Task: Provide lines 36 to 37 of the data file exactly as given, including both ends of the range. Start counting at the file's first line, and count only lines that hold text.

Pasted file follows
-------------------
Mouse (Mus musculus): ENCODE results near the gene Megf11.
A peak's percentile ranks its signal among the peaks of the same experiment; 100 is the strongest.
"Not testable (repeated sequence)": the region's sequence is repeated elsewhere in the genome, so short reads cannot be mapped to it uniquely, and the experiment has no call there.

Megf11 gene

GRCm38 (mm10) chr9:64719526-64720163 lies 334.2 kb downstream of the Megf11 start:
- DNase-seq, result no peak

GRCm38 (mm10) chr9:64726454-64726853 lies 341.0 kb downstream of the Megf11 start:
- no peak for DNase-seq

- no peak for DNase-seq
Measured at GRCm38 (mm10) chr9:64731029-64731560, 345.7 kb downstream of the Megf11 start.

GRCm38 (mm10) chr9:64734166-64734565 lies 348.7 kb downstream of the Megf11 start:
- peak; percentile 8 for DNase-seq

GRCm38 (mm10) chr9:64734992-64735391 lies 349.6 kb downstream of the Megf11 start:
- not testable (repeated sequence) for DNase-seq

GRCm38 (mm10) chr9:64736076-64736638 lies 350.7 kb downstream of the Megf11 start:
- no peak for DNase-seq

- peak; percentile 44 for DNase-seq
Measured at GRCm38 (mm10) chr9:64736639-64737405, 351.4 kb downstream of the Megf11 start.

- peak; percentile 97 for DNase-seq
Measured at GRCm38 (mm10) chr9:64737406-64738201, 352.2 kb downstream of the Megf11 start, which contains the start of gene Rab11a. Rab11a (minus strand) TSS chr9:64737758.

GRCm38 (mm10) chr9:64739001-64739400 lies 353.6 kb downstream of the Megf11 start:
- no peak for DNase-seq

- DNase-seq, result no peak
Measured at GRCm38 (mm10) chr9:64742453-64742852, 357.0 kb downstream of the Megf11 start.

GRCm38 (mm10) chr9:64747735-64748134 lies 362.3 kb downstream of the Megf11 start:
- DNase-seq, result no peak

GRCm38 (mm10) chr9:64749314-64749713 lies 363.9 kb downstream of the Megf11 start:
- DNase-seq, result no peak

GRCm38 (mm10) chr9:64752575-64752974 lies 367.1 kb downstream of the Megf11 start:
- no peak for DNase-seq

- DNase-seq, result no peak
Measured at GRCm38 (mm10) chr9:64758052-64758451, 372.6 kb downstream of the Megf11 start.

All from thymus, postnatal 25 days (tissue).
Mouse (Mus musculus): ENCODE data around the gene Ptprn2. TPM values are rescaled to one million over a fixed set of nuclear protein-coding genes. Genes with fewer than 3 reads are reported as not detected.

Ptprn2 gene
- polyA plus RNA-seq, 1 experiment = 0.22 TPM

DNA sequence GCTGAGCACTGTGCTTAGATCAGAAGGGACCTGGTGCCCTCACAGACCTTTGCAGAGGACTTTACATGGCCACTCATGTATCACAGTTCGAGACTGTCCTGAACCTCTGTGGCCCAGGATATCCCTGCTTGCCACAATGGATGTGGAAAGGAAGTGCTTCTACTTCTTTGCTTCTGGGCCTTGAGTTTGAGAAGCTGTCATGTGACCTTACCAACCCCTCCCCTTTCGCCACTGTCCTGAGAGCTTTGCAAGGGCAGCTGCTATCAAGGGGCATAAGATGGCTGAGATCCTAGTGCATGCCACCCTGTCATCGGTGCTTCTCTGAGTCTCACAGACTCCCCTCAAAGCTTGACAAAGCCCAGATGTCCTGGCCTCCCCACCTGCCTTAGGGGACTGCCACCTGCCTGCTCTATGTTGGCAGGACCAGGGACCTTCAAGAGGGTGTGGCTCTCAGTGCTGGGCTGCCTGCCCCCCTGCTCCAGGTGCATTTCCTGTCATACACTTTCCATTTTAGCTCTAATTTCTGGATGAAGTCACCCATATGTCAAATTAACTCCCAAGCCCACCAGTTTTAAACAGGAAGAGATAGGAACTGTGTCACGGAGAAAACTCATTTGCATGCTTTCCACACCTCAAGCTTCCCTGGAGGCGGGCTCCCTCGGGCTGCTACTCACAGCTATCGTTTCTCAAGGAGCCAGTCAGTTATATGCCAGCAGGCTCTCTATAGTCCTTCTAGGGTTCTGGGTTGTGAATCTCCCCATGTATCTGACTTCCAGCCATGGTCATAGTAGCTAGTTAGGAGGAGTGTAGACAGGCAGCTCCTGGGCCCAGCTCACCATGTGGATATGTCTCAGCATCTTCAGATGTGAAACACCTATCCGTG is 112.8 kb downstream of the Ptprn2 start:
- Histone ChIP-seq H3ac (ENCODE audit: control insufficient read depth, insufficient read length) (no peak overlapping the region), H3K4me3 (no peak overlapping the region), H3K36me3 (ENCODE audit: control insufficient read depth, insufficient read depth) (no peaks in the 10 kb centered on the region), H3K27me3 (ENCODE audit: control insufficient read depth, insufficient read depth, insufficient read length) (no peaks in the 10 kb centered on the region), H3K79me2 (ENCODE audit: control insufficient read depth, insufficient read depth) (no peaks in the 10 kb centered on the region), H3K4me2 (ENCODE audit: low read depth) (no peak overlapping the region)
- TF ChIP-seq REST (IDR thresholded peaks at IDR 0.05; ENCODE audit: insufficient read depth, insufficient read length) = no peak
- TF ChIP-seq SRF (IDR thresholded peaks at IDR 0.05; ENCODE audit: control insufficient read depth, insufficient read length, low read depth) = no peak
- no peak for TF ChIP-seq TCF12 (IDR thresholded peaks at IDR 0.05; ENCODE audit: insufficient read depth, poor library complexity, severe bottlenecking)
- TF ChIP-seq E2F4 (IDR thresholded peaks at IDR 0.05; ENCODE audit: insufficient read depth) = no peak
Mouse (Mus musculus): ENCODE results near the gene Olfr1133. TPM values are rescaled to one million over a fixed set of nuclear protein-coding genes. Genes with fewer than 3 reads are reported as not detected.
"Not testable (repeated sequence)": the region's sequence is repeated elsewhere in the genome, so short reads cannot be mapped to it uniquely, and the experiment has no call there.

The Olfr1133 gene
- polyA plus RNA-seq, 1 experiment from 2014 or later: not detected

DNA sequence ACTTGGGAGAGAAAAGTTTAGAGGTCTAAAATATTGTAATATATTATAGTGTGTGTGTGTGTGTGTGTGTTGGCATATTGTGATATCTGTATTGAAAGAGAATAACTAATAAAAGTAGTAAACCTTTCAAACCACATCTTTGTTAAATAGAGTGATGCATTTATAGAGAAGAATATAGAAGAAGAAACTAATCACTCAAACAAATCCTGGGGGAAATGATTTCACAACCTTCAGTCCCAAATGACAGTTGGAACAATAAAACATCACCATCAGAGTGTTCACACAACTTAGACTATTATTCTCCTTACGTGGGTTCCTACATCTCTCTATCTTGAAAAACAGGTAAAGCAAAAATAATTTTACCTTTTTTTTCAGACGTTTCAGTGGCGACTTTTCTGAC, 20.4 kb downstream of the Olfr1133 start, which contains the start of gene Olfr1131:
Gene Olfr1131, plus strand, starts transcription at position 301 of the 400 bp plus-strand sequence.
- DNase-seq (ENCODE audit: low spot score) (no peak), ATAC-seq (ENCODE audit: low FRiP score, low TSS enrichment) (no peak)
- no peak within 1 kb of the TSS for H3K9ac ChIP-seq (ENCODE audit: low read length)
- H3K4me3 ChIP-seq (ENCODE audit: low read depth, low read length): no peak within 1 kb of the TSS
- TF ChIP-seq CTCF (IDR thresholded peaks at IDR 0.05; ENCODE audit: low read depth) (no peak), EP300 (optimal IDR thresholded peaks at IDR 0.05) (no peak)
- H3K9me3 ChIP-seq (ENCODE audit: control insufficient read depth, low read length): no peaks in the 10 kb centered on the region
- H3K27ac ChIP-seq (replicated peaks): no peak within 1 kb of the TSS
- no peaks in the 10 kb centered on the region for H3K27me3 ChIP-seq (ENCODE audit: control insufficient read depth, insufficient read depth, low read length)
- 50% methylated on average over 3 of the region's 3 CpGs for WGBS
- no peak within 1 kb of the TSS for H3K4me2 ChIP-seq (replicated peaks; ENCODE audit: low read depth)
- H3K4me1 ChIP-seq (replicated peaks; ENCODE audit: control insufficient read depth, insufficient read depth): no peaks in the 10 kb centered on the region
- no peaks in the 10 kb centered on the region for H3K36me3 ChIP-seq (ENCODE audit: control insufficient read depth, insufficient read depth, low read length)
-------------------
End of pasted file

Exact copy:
- polyA plus RNA-seq, 1 experiment = 0.22 TPM

DNA sequence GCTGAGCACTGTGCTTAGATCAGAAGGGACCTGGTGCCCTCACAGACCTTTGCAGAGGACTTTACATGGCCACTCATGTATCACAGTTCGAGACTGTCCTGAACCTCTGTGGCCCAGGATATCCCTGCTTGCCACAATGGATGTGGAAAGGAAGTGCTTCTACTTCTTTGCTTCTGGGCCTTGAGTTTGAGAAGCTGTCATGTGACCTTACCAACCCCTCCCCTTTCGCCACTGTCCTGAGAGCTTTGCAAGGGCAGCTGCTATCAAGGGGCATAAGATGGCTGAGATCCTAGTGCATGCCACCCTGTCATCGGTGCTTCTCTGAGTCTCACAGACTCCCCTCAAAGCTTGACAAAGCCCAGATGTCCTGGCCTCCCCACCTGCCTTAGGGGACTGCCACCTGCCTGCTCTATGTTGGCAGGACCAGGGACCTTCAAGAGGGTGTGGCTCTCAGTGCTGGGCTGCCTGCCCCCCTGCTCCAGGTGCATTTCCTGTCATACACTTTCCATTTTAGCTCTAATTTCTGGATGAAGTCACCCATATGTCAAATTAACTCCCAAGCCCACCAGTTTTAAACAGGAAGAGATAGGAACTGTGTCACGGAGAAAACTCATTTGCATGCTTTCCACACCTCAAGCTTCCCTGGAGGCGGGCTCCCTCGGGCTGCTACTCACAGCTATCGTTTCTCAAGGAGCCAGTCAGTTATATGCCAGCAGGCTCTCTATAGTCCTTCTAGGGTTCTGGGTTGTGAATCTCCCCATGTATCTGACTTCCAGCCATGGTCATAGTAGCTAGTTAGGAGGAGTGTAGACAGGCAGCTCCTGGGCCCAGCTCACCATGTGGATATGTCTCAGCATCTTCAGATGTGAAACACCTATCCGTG is 112.8 kb downstream of the Ptprn2 start: